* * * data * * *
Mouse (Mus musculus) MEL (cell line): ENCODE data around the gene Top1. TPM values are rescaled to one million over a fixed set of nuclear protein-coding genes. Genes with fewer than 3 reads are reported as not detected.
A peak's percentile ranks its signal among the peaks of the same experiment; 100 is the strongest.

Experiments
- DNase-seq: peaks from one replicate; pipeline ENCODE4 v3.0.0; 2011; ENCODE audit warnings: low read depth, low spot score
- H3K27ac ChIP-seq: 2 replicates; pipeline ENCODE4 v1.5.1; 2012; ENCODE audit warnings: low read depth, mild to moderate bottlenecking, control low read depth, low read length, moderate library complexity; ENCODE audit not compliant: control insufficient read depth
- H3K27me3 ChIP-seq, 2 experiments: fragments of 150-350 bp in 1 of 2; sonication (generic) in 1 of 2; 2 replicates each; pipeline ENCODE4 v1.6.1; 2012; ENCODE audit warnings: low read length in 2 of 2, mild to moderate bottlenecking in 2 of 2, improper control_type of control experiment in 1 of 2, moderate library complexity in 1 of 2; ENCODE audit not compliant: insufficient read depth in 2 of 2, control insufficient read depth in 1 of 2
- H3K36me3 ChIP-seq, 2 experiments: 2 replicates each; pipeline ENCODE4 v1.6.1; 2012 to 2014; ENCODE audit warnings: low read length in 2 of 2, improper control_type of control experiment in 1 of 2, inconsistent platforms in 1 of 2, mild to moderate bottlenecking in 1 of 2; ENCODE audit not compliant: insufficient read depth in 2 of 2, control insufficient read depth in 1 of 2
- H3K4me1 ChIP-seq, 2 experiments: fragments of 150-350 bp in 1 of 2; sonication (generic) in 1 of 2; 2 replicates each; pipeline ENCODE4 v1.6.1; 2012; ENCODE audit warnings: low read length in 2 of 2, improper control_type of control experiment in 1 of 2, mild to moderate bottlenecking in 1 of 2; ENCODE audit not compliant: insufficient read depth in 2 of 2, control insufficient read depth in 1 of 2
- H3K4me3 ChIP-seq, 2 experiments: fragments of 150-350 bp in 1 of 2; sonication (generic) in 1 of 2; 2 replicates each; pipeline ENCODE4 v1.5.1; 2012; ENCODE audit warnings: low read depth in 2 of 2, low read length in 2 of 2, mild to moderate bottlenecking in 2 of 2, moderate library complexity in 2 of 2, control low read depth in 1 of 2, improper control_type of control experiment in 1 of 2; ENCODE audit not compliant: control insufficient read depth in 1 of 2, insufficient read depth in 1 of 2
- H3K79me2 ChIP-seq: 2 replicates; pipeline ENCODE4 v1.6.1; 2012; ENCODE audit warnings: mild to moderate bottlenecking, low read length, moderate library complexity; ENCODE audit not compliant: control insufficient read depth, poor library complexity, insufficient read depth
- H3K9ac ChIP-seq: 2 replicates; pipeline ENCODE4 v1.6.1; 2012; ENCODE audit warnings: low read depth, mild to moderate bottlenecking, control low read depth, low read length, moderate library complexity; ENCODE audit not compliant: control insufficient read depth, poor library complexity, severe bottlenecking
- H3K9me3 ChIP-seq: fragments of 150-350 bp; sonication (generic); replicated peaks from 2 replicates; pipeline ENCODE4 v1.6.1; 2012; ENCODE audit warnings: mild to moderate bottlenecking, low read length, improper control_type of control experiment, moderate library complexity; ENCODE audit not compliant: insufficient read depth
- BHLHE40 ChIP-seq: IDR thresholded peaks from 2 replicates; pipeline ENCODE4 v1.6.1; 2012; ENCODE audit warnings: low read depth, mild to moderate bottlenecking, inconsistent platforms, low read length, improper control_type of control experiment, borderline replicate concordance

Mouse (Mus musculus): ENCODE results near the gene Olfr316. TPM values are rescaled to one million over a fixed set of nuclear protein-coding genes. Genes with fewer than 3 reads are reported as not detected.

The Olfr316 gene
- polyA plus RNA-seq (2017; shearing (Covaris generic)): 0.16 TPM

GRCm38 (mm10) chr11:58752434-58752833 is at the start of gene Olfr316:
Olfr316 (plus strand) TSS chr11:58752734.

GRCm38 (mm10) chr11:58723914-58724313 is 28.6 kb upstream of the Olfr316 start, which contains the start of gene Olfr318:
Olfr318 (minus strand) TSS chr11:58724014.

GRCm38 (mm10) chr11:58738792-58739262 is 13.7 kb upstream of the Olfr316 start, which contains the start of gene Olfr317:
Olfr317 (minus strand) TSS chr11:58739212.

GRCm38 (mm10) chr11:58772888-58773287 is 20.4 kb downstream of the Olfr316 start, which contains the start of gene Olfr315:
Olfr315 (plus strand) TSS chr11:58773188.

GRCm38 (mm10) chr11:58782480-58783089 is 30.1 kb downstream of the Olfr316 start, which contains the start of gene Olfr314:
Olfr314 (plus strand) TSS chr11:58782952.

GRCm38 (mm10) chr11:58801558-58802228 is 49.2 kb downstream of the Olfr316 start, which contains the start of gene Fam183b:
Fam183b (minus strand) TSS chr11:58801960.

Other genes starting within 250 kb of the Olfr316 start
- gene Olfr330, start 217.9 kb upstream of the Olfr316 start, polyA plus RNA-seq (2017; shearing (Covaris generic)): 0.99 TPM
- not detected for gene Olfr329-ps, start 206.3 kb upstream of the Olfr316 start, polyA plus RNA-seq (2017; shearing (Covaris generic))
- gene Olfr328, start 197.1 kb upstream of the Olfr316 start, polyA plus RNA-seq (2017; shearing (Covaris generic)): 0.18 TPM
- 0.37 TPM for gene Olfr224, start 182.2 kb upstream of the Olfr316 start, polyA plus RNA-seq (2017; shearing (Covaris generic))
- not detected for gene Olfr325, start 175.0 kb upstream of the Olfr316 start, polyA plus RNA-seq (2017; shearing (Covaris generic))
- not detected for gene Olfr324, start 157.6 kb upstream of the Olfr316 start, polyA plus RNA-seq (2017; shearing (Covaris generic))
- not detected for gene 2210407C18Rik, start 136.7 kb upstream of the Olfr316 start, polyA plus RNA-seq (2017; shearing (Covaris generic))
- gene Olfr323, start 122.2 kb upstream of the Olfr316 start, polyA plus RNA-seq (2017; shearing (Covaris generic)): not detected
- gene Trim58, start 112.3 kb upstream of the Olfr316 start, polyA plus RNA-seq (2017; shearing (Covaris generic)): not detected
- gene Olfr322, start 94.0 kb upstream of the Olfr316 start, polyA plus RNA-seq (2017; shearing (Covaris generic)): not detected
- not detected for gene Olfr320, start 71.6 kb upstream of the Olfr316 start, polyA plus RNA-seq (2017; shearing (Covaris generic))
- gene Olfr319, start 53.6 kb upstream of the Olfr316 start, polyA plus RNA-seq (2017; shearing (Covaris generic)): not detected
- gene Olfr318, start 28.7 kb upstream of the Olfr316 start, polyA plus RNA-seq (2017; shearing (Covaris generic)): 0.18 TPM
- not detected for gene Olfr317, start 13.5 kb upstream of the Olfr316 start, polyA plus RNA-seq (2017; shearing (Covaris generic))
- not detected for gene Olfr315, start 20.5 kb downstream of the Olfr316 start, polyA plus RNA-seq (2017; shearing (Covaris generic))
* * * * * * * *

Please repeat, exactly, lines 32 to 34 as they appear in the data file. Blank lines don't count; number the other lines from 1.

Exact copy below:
- gene Olfr328, start 197.1 kb upstream of the Olfr316 start, polyA plus RNA-seq (2017; shearing (Covaris generic)): 0.18 TPM
- 0.37 TPM for gene Olfr224, start 182.2 kb upstream of the Olfr316 start, polyA plus RNA-seq (2017; shearing (Covaris generic))
- not detected for gene Olfr325, start 175.0 kb upstream of the Olfr316 start, polyA plus RNA-seq (2017; shearing (Covaris generic))